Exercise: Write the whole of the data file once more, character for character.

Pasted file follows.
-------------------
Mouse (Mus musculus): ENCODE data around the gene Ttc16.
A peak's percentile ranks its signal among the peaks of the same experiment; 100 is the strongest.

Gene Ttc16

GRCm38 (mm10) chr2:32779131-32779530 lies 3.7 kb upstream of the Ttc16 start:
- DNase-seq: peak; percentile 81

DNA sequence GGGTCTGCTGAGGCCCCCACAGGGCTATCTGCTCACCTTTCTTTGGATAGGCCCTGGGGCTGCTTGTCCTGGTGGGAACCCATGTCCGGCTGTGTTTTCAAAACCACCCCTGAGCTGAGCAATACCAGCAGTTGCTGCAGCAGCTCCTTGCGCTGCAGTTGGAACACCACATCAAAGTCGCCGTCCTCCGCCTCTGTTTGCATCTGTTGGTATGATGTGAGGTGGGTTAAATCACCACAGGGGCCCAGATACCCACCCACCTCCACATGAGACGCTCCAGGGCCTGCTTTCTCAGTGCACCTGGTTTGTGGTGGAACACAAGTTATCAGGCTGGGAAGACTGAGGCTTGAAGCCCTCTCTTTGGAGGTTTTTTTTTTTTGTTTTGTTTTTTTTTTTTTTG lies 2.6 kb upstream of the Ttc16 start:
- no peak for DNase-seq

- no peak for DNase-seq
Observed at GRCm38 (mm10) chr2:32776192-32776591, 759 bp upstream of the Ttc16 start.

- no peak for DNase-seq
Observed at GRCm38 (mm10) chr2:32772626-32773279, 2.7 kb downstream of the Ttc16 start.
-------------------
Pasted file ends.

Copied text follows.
Mouse (Mus musculus): ENCODE data around the gene Ttc16.
A peak's percentile ranks its signal among the peaks of the same experiment; 100 is the strongest.

Gene Ttc16

GRCm38 (mm10) chr2:32779131-32779530 lies 3.7 kb upstream of the Ttc16 start:
- DNase-seq: peak; percentile 81

DNA sequence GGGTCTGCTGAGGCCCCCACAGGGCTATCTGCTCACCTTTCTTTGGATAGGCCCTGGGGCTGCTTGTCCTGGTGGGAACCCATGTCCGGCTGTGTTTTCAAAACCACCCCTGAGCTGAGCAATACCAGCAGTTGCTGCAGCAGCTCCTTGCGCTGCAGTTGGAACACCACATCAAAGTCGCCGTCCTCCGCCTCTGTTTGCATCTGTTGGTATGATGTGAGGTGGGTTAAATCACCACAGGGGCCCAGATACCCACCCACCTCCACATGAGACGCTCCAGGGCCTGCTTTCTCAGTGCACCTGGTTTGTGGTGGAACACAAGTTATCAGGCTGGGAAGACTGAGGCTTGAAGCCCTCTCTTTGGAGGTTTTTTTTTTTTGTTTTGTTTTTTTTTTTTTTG lies 2.6 kb upstream of the Ttc16 start:
- no peak for DNase-seq

- no peak for DNase-seq
Observed at GRCm38 (mm10) chr2:32776192-32776591, 759 bp upstream of the Ttc16 start.

- no peak for DNase-seq
Observed at GRCm38 (mm10) chr2:32772626-32773279, 2.7 kb downstream of the Ttc16 start.